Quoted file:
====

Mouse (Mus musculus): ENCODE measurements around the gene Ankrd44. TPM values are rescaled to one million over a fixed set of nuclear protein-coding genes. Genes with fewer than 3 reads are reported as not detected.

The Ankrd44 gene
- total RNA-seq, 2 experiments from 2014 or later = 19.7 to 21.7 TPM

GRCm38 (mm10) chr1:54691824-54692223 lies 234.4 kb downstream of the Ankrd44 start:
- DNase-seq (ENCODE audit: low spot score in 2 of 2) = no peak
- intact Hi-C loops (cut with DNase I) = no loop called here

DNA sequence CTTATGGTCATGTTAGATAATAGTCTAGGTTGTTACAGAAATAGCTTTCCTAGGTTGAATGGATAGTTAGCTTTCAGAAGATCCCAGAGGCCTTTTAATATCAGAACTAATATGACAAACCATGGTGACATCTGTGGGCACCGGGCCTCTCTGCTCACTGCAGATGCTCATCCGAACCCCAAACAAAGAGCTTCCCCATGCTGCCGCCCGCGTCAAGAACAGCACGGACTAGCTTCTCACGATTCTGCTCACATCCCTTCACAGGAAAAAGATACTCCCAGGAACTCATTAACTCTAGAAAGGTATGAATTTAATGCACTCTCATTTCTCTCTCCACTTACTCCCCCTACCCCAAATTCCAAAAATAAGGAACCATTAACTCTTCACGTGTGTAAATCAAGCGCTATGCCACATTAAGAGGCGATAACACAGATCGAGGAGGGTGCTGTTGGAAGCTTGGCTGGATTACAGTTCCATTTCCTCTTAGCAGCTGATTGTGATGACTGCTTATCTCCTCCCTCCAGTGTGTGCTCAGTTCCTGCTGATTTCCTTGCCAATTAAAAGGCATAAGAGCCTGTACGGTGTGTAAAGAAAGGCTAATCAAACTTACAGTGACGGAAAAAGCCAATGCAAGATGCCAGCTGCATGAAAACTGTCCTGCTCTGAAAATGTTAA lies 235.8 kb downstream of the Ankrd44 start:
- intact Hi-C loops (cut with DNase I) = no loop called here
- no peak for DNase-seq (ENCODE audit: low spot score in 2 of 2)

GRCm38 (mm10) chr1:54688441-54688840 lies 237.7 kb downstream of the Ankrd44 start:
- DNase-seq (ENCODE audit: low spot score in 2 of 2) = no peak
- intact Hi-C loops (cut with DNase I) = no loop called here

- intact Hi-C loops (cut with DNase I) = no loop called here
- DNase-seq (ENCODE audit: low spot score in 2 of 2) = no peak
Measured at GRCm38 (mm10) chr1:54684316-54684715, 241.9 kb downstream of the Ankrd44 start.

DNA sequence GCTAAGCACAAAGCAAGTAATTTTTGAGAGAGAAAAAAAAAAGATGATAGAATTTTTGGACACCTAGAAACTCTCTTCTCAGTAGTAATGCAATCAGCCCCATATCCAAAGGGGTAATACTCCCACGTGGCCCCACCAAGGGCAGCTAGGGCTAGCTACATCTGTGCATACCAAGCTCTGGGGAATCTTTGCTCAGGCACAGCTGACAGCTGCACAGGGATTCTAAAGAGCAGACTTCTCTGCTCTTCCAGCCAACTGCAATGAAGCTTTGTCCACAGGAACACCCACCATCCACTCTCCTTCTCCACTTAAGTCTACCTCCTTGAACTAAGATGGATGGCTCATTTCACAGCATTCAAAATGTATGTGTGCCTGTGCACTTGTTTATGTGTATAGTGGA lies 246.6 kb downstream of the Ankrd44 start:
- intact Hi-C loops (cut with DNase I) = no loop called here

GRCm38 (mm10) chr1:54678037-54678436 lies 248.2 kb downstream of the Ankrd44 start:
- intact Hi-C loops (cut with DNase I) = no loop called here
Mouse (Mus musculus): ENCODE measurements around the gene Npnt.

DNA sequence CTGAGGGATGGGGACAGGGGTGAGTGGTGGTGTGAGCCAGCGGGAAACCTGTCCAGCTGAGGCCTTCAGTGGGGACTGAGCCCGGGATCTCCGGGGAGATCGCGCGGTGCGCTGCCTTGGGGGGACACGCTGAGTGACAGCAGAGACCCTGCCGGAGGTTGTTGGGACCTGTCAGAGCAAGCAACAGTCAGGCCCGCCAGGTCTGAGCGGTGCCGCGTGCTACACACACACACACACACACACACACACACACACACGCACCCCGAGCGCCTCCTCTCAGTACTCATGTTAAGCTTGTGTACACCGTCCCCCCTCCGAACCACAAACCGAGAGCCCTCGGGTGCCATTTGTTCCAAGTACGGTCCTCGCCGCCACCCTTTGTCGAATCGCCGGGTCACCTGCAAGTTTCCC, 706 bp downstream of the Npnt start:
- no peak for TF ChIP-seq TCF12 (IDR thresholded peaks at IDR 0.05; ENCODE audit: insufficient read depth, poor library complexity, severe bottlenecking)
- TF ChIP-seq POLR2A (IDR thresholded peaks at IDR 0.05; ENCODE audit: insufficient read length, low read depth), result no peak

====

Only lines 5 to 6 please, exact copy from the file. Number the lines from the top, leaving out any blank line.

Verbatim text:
- DNase-seq (ENCODE audit: low spot score in 2 of 2) = no peak
- intact Hi-C loops (cut with DNase I) = no loop called here